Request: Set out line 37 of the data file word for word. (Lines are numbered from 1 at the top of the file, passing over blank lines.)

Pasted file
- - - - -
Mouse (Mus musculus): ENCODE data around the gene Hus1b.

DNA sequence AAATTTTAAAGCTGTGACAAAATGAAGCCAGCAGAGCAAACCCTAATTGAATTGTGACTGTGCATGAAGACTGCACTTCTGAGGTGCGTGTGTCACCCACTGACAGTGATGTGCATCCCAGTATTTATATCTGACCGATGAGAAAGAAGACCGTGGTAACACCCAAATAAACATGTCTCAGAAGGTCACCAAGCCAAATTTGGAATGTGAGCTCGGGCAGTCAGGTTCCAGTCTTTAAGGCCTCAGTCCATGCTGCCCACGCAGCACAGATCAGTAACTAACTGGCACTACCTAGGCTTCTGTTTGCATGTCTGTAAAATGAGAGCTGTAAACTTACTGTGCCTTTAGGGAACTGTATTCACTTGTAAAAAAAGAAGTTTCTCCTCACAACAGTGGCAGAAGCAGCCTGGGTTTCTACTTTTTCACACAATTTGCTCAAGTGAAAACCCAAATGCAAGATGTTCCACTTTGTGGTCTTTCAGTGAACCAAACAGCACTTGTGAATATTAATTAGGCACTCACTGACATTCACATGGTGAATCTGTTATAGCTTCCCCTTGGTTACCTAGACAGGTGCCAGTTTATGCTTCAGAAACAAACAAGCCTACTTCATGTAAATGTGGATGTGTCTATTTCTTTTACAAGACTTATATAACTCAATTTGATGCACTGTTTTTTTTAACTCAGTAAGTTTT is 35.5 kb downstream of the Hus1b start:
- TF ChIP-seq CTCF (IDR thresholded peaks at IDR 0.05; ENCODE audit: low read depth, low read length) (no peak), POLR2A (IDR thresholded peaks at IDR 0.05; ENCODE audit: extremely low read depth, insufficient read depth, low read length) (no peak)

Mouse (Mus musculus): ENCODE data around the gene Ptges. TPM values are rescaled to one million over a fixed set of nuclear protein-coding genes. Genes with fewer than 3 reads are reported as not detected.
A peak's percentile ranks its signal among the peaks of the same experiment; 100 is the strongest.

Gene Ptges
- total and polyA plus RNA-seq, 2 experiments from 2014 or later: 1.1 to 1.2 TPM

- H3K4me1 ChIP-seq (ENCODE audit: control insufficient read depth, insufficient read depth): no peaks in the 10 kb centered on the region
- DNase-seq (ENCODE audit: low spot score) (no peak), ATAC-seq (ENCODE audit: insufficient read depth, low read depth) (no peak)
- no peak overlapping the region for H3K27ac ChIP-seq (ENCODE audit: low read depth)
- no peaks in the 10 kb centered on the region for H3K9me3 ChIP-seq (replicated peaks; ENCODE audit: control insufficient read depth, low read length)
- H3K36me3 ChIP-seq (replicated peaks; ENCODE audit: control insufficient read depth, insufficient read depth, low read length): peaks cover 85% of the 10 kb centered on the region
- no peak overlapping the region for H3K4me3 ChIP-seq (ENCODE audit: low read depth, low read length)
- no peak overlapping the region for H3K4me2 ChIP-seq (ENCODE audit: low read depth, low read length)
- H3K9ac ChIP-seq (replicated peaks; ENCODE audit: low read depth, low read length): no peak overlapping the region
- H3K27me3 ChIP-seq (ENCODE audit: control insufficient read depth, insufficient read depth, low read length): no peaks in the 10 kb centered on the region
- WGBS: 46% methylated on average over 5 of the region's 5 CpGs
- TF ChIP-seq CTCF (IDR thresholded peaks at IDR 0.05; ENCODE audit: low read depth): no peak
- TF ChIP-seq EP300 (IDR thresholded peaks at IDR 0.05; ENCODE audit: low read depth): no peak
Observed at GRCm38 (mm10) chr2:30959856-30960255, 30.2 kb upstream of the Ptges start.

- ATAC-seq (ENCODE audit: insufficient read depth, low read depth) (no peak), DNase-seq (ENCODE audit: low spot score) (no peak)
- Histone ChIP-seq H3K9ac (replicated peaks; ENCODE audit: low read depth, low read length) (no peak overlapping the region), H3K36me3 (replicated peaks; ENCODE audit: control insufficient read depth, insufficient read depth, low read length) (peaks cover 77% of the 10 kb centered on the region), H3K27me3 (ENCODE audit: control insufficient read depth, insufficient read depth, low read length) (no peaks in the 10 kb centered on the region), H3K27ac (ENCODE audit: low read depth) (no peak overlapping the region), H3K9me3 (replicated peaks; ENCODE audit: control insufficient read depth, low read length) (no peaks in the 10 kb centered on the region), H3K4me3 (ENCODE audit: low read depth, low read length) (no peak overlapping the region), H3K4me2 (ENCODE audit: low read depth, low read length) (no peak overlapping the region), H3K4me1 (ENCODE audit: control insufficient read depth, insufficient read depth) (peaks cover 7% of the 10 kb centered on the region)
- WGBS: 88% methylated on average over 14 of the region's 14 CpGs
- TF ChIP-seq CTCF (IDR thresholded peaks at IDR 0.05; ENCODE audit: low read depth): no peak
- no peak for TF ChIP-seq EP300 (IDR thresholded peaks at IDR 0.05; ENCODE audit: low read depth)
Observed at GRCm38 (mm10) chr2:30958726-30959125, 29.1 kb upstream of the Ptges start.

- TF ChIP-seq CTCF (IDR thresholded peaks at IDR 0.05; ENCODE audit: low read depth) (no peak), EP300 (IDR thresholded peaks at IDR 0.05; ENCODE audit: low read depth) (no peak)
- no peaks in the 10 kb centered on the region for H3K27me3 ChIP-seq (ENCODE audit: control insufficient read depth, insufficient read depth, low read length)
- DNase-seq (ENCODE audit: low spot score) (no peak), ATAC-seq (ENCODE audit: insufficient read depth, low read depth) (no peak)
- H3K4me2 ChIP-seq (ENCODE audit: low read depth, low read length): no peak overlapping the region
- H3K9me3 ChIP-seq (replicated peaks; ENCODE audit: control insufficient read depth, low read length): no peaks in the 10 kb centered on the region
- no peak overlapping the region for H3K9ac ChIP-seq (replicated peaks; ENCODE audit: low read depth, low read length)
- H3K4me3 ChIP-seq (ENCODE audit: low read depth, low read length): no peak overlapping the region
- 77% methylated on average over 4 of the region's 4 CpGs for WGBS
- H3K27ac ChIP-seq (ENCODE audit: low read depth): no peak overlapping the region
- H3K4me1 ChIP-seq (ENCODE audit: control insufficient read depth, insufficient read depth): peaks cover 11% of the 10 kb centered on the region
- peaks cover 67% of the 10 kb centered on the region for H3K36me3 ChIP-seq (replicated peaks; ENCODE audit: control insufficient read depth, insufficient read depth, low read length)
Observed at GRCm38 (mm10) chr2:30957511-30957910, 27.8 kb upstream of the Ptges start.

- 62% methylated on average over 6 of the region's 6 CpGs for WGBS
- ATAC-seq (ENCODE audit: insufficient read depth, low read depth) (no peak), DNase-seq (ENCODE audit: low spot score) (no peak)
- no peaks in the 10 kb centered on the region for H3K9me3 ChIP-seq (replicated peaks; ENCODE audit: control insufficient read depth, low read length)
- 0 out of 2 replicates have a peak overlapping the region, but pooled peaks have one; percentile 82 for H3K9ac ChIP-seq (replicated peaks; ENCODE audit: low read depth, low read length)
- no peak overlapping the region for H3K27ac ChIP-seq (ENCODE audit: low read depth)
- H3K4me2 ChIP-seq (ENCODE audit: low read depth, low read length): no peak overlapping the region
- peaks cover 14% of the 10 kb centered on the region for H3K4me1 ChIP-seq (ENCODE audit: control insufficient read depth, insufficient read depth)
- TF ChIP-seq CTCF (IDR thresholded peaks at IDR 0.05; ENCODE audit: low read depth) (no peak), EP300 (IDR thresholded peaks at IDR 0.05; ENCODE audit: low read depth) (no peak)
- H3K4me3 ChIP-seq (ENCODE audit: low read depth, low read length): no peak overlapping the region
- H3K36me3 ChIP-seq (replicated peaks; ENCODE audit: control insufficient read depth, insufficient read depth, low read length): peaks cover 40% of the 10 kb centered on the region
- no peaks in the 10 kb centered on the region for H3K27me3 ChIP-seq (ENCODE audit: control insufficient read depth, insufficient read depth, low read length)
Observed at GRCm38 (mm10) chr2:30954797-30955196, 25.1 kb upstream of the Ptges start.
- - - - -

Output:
- peaks cover 67% of the 10 kb centered on the region for H3K36me3 ChIP-seq (replicated peaks; ENCODE audit: control insufficient read depth, insufficient read depth, low read length)